In another recent randomized controlled trial, mothers were assigned to either receive manual and electro-acupuncture, just manual acupuncture, or standard care. Everyone was free to use additional pain relief as they desired. They found that the people in the combined manual and electro-acupuncture groups were significantly less likely to use an epidural than the people who were in the standard care group.
Four recent randomized, controlled trials on acupressure
There have also been four recent randomized, controlled trials on using acupressure for pain relief during labor. All four studies found that people randomly assigned to receive acupressure during labor experienced lower pain scores. The studies that looked at the length of labor also found shorter labors.
Some of the common acupressure points that were used in these studies include LI4, which is on the back of the hand, and SP6, which is on the legs. Acupressure was typically provided during a contraction. It’s typically recommended that these points not be used during pregnancy or prior to labor at term because they may bring on contractions.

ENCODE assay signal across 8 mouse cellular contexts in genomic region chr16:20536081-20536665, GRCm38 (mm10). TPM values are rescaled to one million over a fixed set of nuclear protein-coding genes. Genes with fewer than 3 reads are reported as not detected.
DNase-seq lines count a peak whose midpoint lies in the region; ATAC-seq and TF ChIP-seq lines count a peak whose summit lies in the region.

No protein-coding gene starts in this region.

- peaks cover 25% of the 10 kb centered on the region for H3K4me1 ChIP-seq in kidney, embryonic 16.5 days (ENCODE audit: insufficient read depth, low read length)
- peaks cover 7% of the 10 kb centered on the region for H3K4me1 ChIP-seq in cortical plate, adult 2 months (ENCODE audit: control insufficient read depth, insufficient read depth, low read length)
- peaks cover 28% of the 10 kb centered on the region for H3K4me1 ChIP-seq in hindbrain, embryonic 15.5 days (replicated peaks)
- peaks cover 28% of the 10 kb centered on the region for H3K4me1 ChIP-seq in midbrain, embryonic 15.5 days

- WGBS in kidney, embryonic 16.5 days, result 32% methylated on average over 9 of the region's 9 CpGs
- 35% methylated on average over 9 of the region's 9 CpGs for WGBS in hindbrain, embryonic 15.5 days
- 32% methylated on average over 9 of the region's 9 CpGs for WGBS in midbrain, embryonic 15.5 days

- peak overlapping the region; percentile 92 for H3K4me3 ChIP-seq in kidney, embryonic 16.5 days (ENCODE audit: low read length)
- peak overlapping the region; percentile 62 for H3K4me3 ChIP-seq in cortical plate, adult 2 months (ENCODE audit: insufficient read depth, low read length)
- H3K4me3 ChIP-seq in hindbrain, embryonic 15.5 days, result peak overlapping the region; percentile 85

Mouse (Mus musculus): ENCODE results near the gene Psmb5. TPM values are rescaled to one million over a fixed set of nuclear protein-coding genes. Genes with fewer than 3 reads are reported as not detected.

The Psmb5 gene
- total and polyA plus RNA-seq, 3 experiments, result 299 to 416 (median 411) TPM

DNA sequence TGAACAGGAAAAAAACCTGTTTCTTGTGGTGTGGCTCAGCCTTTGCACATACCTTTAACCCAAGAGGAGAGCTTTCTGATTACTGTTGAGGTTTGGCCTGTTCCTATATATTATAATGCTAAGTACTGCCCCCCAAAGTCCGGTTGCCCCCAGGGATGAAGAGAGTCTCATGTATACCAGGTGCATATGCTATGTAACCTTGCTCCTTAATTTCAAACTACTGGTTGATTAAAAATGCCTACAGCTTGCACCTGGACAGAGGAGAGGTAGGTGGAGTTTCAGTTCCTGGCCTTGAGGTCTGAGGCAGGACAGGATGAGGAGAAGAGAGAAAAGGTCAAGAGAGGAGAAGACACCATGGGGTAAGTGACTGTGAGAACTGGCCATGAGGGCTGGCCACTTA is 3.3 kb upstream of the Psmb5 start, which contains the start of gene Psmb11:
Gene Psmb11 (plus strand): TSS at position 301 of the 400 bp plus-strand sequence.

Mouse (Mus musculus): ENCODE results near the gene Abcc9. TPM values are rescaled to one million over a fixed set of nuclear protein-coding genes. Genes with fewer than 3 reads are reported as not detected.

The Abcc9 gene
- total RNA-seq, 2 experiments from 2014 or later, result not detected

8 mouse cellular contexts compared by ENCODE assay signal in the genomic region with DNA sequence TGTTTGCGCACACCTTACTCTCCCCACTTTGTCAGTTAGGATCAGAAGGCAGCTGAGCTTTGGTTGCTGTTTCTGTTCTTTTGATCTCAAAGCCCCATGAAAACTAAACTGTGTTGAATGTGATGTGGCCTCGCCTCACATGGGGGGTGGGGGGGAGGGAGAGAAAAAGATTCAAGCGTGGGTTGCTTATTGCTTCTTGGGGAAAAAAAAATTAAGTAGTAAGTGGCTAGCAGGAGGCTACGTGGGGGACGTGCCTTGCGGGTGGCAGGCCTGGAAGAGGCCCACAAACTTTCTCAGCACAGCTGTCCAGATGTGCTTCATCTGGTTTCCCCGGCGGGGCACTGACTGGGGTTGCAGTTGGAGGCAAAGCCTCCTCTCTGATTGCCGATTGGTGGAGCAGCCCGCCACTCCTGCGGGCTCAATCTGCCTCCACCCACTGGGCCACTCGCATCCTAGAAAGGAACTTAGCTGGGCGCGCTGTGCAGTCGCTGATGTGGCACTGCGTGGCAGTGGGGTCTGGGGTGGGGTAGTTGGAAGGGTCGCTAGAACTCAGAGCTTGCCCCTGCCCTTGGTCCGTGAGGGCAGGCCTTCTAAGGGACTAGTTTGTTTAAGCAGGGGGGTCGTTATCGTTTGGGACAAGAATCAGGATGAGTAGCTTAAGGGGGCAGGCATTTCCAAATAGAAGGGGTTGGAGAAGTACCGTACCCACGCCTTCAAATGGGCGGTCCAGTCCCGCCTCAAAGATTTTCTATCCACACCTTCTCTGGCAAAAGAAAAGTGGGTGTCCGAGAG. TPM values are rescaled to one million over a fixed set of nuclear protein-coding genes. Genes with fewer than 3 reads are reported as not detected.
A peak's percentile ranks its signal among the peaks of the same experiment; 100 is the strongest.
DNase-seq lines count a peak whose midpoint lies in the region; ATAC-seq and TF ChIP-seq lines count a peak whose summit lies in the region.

In conclusion, there is a need for more high-quality research on acupuncture and acupressure for pain relief during labor. At this time, the evidence on acupuncture or acupressure for pain relief during labor is limited, but the findings suggest the practices may be helpful. Placebo-controlled trials have found several potential benefits including higher maternal satisfaction and less use of pain medication with acupuncture, and lower pain intensity and less anxiety with acupressure. Both acupuncture and acupressure were shown to be helpful for decreasing the length of labor. All seven of the randomized controlled trials that have come out in the last few years have found at least one benefit from acupressure or acupuncture.
The main downside to acupuncture and acupressure for pain relief during labor is that it’s not as effective a method for pain relief as an epidural. In one study, about half of the people assigned to acupuncture still asked for an epidural. This means that in that group, about half of the women did not find it satisfactory enough to just use acupuncture. However, the evidence shows that acupuncture or acupressure may be good options for people who want to avoid pain medications or who are unable to receive pain medications during labor.
I hope you found this video helpful. Thanks and bye!